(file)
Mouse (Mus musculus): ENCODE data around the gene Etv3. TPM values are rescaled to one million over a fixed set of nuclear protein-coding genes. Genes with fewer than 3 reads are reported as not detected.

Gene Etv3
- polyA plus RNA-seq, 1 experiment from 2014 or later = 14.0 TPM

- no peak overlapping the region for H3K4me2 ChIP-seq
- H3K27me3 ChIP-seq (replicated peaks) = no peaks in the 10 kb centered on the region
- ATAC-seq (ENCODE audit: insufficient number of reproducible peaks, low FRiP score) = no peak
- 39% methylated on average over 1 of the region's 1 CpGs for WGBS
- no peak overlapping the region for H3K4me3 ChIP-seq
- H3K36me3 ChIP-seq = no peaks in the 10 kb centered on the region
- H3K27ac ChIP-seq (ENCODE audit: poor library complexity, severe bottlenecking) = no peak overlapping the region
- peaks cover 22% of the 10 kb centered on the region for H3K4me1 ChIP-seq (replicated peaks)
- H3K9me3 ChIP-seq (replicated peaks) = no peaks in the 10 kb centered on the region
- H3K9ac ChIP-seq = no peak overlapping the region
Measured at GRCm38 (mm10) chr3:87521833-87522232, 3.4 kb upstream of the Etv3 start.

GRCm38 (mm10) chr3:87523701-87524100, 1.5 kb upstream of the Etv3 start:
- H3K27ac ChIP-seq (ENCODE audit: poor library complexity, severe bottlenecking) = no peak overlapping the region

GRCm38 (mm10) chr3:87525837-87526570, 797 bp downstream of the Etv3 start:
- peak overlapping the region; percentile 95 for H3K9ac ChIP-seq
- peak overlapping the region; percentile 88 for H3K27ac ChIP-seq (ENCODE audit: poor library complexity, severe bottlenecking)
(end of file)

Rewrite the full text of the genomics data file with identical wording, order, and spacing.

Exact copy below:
Mouse (Mus musculus): ENCODE data around the gene Etv3. TPM values are rescaled to one million over a fixed set of nuclear protein-coding genes. Genes with fewer than 3 reads are reported as not detected.

Gene Etv3
- polyA plus RNA-seq, 1 experiment from 2014 or later = 14.0 TPM

- no peak overlapping the region for H3K4me2 ChIP-seq
- H3K27me3 ChIP-seq (replicated peaks) = no peaks in the 10 kb centered on the region
- ATAC-seq (ENCODE audit: insufficient number of reproducible peaks, low FRiP score) = no peak
- 39% methylated on average over 1 of the region's 1 CpGs for WGBS
- no peak overlapping the region for H3K4me3 ChIP-seq
- H3K36me3 ChIP-seq = no peaks in the 10 kb centered on the region
- H3K27ac ChIP-seq (ENCODE audit: poor library complexity, severe bottlenecking) = no peak overlapping the region
- peaks cover 22% of the 10 kb centered on the region for H3K4me1 ChIP-seq (replicated peaks)
- H3K9me3 ChIP-seq (replicated peaks) = no peaks in the 10 kb centered on the region
- H3K9ac ChIP-seq = no peak overlapping the region
Measured at GRCm38 (mm10) chr3:87521833-87522232, 3.4 kb upstream of the Etv3 start.

GRCm38 (mm10) chr3:87523701-87524100, 1.5 kb upstream of the Etv3 start:
- H3K27ac ChIP-seq (ENCODE audit: poor library complexity, severe bottlenecking) = no peak overlapping the region

GRCm38 (mm10) chr3:87525837-87526570, 797 bp downstream of the Etv3 start:
- peak overlapping the region; percentile 95 for H3K9ac ChIP-seq
- peak overlapping the region; percentile 88 for H3K27ac ChIP-seq (ENCODE audit: poor library complexity, severe bottlenecking)